The Guidelines of Socratic

Hosting the Socratic Dialogue for students on Original Path is fun, but it’s lead me to create some general “pointers” for anyone trying to host their own. As I host my calls virtually, there it’s sometimes hard to read body language over a phone call that everyone joins in on. That said, I’ve come up with ways to keep people involved if they want to speak, and give them practices if they wish to remain as observers.

Tip #1: Find a way to separate those who are participating in conversation from those who are observing. At Original Path, we do this by asking those who are participating to have their video call on, or at least to add a “!” at the end of their name so we can tell. Thanks to zoom, then we can see who wants to be involved and who wants to remain absent.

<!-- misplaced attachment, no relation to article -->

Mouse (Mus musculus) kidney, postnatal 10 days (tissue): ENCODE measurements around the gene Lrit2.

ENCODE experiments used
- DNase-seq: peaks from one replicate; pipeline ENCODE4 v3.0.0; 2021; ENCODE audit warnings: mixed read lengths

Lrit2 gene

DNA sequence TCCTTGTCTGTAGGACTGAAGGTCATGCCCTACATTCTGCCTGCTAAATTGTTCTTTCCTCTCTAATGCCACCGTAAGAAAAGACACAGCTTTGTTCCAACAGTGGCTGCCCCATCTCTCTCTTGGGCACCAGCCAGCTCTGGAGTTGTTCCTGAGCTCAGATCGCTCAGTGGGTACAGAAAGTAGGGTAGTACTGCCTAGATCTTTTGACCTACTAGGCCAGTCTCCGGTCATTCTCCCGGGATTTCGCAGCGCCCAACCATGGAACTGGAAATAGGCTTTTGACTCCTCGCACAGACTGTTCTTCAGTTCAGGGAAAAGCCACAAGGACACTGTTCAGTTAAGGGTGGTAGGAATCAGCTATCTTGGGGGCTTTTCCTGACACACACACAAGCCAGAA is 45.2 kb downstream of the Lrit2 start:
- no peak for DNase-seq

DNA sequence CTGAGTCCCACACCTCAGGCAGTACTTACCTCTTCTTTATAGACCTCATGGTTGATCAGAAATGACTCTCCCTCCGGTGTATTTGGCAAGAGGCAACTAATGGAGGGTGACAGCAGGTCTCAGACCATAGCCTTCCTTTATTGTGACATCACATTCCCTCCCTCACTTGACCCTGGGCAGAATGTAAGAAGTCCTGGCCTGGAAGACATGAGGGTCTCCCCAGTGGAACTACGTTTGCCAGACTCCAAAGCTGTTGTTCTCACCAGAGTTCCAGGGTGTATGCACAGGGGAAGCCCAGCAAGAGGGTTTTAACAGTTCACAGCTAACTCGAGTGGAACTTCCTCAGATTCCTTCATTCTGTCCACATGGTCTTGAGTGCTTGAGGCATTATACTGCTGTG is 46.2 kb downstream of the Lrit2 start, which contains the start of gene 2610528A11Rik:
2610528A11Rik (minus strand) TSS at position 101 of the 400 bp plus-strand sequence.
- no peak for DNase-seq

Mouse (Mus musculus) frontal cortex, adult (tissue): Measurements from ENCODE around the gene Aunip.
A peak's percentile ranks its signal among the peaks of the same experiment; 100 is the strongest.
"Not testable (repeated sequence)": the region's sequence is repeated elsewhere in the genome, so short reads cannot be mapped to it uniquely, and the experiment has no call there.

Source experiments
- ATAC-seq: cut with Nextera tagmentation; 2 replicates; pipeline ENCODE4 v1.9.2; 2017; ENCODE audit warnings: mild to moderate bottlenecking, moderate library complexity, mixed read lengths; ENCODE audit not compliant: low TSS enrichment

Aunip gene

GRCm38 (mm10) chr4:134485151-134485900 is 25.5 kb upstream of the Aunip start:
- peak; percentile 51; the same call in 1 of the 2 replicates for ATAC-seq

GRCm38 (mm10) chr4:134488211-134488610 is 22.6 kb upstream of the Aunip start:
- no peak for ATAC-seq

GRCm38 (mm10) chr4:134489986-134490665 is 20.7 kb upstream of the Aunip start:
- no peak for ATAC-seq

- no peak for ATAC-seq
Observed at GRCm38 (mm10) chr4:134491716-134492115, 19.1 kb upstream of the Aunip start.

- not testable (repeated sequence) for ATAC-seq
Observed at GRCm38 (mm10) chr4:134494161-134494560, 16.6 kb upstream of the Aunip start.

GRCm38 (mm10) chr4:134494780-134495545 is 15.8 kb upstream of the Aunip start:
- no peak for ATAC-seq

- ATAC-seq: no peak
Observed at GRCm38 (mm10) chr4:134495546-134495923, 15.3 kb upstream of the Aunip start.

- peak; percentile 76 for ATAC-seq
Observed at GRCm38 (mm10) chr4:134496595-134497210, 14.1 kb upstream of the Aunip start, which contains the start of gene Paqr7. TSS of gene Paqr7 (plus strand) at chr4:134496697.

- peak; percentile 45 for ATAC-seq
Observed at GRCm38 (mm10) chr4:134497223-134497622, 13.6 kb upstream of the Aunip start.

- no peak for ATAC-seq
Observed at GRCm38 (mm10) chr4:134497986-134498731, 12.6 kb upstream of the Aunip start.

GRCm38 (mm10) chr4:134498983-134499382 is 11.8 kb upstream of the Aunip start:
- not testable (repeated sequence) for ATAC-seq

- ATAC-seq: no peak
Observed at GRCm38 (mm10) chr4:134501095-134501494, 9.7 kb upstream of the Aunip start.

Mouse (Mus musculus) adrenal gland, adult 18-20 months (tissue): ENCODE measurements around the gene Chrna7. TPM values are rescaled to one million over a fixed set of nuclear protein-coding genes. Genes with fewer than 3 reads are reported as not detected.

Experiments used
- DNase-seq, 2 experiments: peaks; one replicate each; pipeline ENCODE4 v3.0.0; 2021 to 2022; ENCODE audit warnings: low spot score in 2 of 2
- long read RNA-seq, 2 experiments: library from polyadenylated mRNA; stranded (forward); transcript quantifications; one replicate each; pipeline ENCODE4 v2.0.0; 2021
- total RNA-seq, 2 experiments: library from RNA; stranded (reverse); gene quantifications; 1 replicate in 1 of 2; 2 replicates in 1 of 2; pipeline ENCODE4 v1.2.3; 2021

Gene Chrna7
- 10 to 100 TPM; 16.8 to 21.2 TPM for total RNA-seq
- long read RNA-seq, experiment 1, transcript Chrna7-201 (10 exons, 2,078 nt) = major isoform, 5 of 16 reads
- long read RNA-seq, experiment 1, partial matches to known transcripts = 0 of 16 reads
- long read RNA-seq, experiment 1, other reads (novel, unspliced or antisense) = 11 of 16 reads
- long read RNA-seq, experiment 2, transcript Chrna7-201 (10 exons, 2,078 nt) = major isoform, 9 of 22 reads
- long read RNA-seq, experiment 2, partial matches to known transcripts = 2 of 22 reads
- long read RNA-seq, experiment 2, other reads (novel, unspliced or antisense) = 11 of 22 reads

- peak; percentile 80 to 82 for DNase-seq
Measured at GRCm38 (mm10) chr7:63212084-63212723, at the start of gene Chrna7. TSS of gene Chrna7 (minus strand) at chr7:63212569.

Tip #2: Find a way to “balance” the speaking. As a general trend, young women in the conversations, unfortunately, speak less and listen more, whereas many young men go the route of domineering a conversation. There are a million for this, and I don’t necessarily concern myself with all of them, but a solution as a host is to try and temper those who speak most and ignite those who speak least. Try and set people’s fire, get them to talk about their passions, or cause a disagreement and peaceably give energy to it— it’s a great way for any side of any debate to learn to coexist and have empathy with an opposing opinion.

Tip #3: Find feedback. At the end of every session of socratic, we have “debriefs” whereby individuals have a brief moment to talk about what they liked and dislike. While some feedback can be harsh, generally, being able to see what you have left to do and how to make something better is a great way to improve any medium.

I hope these tips can help you with any discussion platforms that you may have, and that they can provide you with tips for managing any conversation, not just a Socratic dialogue.

Until next time,

Cade

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